Grades 6-8

What is that?

Three new insects have recently been discovered. Write a description for each one. (Don’t bother with Google—these won’t be there.)

Three Horned Goat Beetle

Slingshot Moth

Simon Says Fly

Choose the definition you like best. Modify and improve it by finding/adding more interesting adverbs and adjectives. For example, if you described the insect as ‘small,’ change that to a less-common, more visual adjective, like ‘microscopic.’ If you wrote the insect ‘eats,’ find a word to modify and add interest to the verb, like ‘eats ferociously.’

You should now have an amazing definition for your newspaper article. Write about this new discovery, including who found it and where.

Creating Characters

Creating characters is challenging for every writer. First, there are the obvious questions:

What does the character look like?

What does the character sound like?

Where does the character live?

Add the less obvious questions:

What does the character like?

What does the character not like?

Where has the character been?

Finally, the most important questions:

What does your character want? What is your character willing to do to get it?

When you have written out the answers, write three journal entries as if you were the character. They can be funny, sad, serious, pathetic—anything. Try to use words you think your character would use.

Good News Bad News

Before you begin, find a news story that interests you. (Try Newsy if you can.) What made the story newsworthy? Write what transpired before the event described happened, creating as many characters and locations as you wish.

Shades and Shadows—Poetry

You will first need to visit a website for a store that sells paint, and look at all the colors.

AFTER everyone chooses a color, look at the name of that paint sample. That is now the title of your poem.

Think about the color you chose. Why did you pick it? What else is that color? Use your five senses to write five sentences about an object (The ocean? A painting? A shirt? An animal?) that could be that color:

Describe what your object looks like.

Describe the smell of the object you chose that is this color.

Describe what you would hear if you were looking at the object.

Describe what the object feels like.

Describe what the object might taste like.

Finish your poem with a sentence that includes the words in your title that came from the name of the paint.


There are no real rules in poetry, but Haiku traditionally have three lines. The first line has 5 syllables, the second has seven, and the last has five. Haiku describe nature, and focus on particular seasons.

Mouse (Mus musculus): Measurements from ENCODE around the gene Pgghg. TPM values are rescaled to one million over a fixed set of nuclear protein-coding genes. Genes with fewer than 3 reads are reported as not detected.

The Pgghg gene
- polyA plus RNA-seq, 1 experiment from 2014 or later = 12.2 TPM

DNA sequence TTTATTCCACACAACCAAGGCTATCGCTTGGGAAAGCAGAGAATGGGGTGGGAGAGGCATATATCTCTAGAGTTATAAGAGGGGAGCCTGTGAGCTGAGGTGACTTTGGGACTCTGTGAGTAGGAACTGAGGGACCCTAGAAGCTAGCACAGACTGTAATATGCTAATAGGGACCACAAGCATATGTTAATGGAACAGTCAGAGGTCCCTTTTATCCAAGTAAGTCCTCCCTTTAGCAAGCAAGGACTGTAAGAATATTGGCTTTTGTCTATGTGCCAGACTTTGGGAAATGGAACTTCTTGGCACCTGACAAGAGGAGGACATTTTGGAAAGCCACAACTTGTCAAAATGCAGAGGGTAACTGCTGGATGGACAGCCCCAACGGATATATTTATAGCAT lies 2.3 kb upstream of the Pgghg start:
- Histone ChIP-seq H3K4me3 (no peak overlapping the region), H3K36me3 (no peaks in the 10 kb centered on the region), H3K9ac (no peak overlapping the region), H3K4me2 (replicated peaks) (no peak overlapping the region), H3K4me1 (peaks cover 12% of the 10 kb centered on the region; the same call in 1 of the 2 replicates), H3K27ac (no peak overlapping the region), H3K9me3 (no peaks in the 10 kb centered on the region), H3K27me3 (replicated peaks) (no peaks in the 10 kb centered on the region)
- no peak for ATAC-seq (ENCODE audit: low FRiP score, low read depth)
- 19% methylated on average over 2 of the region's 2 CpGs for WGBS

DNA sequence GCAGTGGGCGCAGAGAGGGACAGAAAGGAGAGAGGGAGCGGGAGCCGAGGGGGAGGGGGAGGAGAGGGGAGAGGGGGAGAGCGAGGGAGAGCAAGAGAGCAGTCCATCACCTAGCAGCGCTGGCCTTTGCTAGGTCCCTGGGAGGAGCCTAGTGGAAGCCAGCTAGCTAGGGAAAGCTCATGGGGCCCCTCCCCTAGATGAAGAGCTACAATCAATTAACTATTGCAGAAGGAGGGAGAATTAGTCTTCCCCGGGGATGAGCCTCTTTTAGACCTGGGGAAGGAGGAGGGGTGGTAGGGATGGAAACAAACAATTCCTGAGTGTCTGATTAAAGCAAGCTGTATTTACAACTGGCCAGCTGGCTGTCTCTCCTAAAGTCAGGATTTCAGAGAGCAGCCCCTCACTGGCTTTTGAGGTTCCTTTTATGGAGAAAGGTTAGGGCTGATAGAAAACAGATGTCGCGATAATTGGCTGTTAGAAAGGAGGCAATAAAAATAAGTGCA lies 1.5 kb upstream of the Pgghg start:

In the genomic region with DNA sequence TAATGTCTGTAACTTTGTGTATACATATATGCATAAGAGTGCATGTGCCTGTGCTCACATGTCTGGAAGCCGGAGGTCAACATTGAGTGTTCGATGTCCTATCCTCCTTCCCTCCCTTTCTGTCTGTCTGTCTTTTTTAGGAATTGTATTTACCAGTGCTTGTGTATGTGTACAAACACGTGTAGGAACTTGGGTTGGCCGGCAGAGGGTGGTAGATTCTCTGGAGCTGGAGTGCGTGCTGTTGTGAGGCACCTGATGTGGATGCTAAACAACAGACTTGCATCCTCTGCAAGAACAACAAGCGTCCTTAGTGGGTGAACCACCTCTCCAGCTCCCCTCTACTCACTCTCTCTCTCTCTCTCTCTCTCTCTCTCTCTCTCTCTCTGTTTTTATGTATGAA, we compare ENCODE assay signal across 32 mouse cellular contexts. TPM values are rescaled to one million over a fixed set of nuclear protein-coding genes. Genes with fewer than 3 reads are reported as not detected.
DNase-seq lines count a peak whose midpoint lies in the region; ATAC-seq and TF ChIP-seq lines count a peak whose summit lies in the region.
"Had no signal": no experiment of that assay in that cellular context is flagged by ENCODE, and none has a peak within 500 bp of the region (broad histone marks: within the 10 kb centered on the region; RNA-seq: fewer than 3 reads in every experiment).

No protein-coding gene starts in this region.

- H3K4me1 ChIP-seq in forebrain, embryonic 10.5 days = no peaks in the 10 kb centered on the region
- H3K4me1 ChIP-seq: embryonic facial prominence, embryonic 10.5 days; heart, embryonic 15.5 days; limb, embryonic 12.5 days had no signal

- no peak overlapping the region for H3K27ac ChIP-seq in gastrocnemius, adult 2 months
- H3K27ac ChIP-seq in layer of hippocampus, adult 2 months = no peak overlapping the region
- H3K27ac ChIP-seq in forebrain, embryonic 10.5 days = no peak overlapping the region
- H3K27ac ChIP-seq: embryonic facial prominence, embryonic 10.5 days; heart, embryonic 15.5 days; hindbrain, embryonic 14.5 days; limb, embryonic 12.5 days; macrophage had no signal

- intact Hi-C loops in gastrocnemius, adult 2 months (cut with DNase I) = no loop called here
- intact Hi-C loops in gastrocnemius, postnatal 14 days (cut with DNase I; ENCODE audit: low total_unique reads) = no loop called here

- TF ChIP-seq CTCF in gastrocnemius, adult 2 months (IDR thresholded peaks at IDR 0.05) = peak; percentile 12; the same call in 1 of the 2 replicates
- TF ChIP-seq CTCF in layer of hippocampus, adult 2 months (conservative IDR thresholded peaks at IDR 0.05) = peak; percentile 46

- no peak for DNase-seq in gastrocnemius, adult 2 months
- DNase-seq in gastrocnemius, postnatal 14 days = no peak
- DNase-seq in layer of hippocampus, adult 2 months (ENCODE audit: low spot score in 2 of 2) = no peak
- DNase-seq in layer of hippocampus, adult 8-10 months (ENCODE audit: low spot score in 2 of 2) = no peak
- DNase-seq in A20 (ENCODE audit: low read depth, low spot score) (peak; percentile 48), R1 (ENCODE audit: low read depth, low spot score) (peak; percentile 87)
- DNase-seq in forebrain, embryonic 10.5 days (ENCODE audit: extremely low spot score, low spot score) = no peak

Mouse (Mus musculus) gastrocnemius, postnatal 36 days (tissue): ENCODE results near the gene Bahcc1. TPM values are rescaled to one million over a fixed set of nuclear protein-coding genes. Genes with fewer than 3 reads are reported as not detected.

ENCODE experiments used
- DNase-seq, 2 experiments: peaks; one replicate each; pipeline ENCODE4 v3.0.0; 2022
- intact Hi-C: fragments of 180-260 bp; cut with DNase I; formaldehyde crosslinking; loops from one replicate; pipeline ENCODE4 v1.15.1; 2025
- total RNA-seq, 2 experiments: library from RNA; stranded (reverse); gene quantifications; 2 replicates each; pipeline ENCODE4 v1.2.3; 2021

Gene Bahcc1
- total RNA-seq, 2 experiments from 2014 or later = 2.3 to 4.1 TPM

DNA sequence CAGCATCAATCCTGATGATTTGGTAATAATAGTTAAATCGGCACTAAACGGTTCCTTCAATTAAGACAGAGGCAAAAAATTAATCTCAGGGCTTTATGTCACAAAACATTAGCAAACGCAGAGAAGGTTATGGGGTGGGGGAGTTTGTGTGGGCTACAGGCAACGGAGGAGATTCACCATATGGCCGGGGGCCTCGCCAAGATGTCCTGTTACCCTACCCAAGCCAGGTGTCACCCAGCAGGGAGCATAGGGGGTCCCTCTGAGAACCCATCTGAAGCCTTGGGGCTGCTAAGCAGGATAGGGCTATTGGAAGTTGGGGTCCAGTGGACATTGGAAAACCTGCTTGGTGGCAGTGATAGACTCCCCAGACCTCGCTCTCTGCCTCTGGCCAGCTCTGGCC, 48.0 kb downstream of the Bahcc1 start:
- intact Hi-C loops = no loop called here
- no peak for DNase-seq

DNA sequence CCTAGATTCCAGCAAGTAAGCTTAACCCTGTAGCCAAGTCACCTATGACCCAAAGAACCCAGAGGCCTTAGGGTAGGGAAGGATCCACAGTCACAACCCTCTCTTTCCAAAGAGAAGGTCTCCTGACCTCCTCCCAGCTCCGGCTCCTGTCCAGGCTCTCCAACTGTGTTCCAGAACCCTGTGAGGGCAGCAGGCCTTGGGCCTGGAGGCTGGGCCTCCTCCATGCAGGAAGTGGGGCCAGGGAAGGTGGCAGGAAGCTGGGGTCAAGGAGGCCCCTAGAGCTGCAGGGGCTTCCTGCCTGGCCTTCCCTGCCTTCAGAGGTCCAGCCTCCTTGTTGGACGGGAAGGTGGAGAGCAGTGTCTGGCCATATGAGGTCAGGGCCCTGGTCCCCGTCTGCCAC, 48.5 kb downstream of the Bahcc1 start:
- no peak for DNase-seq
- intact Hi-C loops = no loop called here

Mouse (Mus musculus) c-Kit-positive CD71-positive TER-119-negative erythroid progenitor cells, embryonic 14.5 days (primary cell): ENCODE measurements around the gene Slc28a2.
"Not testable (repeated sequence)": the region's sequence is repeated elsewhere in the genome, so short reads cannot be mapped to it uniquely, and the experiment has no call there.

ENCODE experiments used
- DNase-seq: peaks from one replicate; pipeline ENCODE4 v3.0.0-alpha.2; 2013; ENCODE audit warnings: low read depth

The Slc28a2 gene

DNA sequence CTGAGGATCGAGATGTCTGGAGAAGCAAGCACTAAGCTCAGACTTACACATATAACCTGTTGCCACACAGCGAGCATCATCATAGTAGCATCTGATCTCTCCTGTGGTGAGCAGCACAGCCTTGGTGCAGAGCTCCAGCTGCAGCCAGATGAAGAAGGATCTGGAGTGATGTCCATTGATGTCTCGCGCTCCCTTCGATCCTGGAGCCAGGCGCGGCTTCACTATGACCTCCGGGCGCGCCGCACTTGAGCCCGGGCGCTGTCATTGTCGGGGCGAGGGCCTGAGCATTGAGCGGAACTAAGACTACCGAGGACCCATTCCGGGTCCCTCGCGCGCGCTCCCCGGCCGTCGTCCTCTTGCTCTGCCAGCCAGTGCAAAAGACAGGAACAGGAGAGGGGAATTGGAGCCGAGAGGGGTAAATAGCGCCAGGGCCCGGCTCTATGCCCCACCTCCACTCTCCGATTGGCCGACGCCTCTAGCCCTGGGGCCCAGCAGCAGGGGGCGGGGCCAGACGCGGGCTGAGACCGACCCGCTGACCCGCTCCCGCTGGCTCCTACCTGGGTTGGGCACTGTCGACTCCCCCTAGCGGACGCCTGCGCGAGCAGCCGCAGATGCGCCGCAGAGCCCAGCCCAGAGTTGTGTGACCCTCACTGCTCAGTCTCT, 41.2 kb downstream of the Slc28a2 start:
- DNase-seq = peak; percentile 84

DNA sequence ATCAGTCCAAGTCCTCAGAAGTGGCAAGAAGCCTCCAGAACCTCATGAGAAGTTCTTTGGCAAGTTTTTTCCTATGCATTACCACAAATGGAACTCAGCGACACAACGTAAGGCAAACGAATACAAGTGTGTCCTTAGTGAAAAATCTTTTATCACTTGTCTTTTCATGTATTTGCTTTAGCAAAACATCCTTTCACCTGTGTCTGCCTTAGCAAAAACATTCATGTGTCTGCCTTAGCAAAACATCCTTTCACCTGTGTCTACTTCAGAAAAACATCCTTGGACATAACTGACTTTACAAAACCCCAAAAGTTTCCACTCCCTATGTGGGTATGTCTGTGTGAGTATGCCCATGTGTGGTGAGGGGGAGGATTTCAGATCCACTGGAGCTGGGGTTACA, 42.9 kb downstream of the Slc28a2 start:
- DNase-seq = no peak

I recommend you go outside or look out the window before you write your Haiku. What do you see? Now think about what you only notice about that natural object during this season. Take that, and narrow it down to it’s very smallest element. So, if I choose my lemon tree, I will look at it and see exactly what it does at only this time of year. My lemon tree is pretty bare in spring. There are a few blossoms starting to appear… I will write three lines. The tree. The blossoms. And lastly, a surprise line telling how I feel in that moment of nature. Remember, show, don’t tell.

Write the three lines without counting syllables, then go back and choose your words more carefully, until you can count out five, seven, and five.

Branches are lighter

Tart lemons have come and gone

Bitterness lingers

Don’t write Haiku when you’re in a hurry. This is a meditative exercise, and can give you joy from something very small that you might not have noticed or appreciated before. Take your time, and think about your five senses to come up with descriptive words.

Two Sides to Every Story

Teachers should be replaced by computers.

That statement is most likely something you agree with or disagree with. If stated as a question, you would probably have an answer pop into your head right away:

Should teachers be replaced by computers?

This is certainly something we all either say “yes” or “no” to without too much thought. But in debate, you have to be prepared to argue both sides.

For this writing experience, you will need to write why “yes,” we should replace teachers with computers, AND why “no,” we should not replace teachers with computers. You can do research, or you can just imagine what it would feel like if you were on the other side of the issue. Sometimes, when we look at something from the other side, we even change our minds.

A Writer’s Voice

“An original writer is not one who imitates nobody, but one whom nobody can imitate.” —Francois-Rene’ de Chateaubriand

Authors are obsessed with the concept of “voice.” Some are born with it, but most are not. Regardless, every one of us has our own story to tell. No one ever has or ever will see the world exactly as you do. For a writer, ‘voice’ is about putting that very special view of life that is not like anyone else’s into words that no one else would use.

I will be distance-teaching a class on finding voice over the summer. I hope you will join me.

Please fill out the ‘contact’ page if you’d like to be notified when new lessons are added, or if/when classes will be back in session!

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